I oftentimes come to this column with some fantasy book or series from my childhood that changed the way I thought about fairy tales or gender roles or storytelling, and this week is no exception. I’ve been meaning to review this series as a Throwback for ages, but I kept putting it off because I am, if nothing else, lazy, and reading four books for a review is a lot more work than reading one or rewatching a movie. Sitting down to do it, however, ended up being both entertaining and a much easier task than I was expecting.
I first read the Enchanted Forest Chronicles back in grade school, and I’m distinctly sure I read them out of order the first time, because my school library didn’t have the whole series. It wasn’t as confusing as it might have been, since they stand alone reasonably well, buuuut… it would have been nice to get to meet everyone in the right order on the first go-round.
Each book in the series deals with a different adventure affecting a mostly stable cast of characters. In the first book we meet Cimorene, a princess who is dreadfully bored of learning boring protocol and etiquette and so runs away to become a dragon’s princess. (This is usually not a consensual agreement, but Kazul, the dragon who takes her in, is relatively liberal-minded, and likes Cimorene’s spunk.) While working for Kazul, Cimorene helps uncover and thwart a plot by the Society of Wizards to overthrow the dragons’ political system.
The second book focuses on Mendanbar, the King of the Enchanted Forest, who discovers that wizards have been stealing magic from the Forest and sets out to stop them. On the way, he runs into Cimorene; it turns out the wizards have kidnapped Kazul too, and she’s set out to find her. Along the way, they fall in love, and Cimorene resigns her post as Kazul’s princess in order to become Queen of the Enchanted Forest. The third book sees Mendanbar’s powerful magic sword stolen by the selfsame Society of Wizards, and the story follows Morwen, a witch and good friend of Cimorene’s, as the two of them and assorted other companions set off to get it back.
They’re successful, but while they’re gone the wizards cast a sleeping curse on Mendanbar’s castle that can only be broken by his heir. Fortunately, Cimorene’s pregnant already, so an heir’s on the way; unfortunately, she ends up waiting sixteen years for her son Daystar to grow up and quest off to save his dad. Daystar’s quest through the forest to find the castle and master his father’s sword makes up the final book in the quartet.
I remember really enjoying this series the first time I read it, and I did have fun rereading it as well. I mentioned at the beginning of this post that I often review stories that I remember being in some way paradigm-changing for me, and this universe has some interesting ideas about gender that I remembered even when I occasionally forgot what book I’d found them in. Most notably, gender and gender roles among Wrede’s dragons are pretty unique in children’s books—especially children’s books written in the 1980s. The dragons are born without an assigned gender, and don’t choose the gender they want to be until they’ve matured, at which point they also choose a name. This is presented completely matter-of-factly, and no one in the series has a problem addressing dragons respectfully based on age or gender (or lack thereof). Furthermore, at the end of the first book, Kazul is crowned King of the Dragons, despite being female. King and Queen of the Dragons are very different jobs, she explains to Cimorene, so to avoid confusion they always call the ruler the King, regardless of gender. The idea of stripping a gendered title of its gendered connotations in this casual way was totally new to me as a kid, and I remember being fascinated by the possibilities it opened up.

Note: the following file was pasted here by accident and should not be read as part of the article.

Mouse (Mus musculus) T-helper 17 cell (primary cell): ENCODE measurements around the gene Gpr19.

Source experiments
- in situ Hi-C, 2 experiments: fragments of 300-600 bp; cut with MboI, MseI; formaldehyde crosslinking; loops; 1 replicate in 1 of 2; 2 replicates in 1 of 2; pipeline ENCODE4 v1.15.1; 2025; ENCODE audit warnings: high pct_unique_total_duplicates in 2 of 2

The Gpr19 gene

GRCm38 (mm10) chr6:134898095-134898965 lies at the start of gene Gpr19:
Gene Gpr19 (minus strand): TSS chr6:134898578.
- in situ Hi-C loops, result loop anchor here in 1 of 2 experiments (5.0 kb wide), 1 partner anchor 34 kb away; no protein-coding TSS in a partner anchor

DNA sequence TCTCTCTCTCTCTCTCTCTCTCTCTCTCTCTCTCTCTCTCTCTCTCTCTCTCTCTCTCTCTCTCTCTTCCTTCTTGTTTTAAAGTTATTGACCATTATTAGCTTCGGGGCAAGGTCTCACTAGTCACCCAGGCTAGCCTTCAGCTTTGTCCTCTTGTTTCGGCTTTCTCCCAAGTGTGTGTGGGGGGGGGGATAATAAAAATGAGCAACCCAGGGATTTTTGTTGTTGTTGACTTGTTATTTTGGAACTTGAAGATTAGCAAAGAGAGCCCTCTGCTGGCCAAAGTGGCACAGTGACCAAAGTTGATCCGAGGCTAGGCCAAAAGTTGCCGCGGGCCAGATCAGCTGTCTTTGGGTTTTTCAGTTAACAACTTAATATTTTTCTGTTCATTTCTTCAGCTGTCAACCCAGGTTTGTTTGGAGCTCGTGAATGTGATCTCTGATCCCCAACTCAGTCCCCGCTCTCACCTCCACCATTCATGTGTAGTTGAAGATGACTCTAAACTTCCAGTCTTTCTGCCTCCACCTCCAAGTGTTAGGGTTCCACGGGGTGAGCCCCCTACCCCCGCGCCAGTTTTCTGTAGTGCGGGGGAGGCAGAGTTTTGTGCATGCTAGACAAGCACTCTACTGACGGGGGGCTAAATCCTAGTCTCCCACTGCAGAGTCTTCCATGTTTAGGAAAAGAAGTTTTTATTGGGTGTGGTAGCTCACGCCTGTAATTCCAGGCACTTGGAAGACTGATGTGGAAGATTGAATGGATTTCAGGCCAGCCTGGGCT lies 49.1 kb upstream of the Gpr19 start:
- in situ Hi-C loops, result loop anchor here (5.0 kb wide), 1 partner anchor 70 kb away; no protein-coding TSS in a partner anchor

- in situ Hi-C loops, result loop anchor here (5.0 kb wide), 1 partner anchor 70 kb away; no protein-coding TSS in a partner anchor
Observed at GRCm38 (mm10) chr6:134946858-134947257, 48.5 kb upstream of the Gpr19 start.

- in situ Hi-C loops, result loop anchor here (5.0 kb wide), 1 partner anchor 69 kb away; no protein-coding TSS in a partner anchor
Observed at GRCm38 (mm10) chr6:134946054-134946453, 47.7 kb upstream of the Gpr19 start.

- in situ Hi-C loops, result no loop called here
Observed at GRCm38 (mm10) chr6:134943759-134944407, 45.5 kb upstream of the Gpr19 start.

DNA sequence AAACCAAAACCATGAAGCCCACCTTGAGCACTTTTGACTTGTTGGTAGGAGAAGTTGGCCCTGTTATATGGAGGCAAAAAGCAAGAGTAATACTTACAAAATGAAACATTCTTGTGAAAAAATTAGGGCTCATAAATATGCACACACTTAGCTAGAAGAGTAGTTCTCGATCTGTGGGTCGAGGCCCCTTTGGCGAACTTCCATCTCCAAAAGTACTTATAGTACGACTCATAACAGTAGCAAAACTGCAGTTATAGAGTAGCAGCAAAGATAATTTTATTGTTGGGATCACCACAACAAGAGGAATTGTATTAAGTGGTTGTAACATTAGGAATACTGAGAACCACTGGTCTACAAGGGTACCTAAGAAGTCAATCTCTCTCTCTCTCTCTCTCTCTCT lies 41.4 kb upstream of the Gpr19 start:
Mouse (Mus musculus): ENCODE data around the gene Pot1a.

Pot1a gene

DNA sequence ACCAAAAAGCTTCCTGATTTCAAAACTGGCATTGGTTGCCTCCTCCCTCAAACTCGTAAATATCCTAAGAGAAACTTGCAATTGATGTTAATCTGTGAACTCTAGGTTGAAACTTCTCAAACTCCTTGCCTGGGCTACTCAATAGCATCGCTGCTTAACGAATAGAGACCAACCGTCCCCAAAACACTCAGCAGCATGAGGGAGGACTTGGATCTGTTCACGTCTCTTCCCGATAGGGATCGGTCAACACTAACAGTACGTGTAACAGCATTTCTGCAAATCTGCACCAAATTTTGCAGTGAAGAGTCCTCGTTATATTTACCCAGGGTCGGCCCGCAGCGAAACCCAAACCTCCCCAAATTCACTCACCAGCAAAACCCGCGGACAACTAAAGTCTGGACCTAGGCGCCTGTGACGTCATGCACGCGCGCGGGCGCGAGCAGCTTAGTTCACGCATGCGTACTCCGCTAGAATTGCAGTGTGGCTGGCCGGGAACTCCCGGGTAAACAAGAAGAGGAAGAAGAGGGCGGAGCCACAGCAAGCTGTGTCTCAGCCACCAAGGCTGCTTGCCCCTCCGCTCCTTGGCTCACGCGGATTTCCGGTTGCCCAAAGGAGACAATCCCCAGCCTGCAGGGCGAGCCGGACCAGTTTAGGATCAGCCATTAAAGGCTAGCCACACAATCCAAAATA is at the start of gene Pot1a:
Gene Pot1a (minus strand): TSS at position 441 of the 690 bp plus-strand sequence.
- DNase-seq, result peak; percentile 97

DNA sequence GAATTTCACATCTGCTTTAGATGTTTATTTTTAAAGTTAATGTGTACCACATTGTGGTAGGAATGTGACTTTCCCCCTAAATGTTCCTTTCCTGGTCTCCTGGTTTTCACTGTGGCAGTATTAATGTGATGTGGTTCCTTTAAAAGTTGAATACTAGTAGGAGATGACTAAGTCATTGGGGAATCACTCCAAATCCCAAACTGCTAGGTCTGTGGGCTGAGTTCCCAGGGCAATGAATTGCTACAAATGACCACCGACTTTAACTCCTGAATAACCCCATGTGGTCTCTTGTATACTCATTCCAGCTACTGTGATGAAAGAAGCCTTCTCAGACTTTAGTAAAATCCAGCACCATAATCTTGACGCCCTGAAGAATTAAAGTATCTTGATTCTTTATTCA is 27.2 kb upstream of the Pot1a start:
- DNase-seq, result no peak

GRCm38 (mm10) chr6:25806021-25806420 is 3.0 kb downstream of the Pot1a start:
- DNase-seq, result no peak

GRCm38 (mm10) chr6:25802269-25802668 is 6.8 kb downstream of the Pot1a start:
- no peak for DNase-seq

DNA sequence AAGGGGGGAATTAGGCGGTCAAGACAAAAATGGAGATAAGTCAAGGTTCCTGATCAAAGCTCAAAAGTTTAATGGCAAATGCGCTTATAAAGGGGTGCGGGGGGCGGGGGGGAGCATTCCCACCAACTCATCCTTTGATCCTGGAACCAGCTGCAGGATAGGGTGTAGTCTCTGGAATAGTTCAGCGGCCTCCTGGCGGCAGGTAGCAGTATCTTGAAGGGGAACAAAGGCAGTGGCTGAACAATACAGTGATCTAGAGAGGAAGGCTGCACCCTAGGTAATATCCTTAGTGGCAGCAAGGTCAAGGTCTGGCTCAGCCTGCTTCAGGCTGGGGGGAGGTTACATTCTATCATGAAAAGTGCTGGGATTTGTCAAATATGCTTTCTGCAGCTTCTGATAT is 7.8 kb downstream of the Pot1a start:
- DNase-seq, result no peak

Unfortunately, there are some parts of the series that rubbed me the wrong way. In particular, Cimorene and Mendanbar’s characterization, in both characters’ cases, is entirely centered around their being #notlikeotherprincesses and #notlikeotherkings. Cimorene is just short of scornful of the princesses who are obsessed with marriage and makeup and dancing, and Mendanbar is deeply relieved to see that Cimorene’s not that kind of princess. Meanwhile, Cimorene likes Mendanbar because he isn’t obsessed with gallantry, honor, and chivalric love the way all the knights and princes who are constantly trying to unnecessarily rescue her from Kazul are. In Cimorene’s case, at least, it’s framed as a rebellion against the idea that things that are “not done” by princesses are simply not done, and no further explanation is required to justify their prohibition. If it wasn’t presented hand-in-hand with casting any other sort of princess as vapid and useless, it’d be more progressive. It’s possible that this is just a product of its time, but it’s still important to keep in mind reading it today.
Aside from that, although it’s cool that the books can kind of stand alone, Cimorene is far and above the most interesting character in the stories, and it’s disappointing that she gets increasingly sidelined in favor of other point of view characters and storylines as the books go on. Calling on Dragons, the third book in the series and the one told from Morwen’s point of view, is a small consolation to this, as Morwen is quite a fascinating character herself, but I’d have loved to see more adventures with Cimorene at the head.
All that said, I still definitely recommend this series to new and old readers alike. It’s a fun diversion for however long it takes you to read four 250-page books, and for the most part it plays with tropes and fairy tale storytelling in a different and enjoyable way.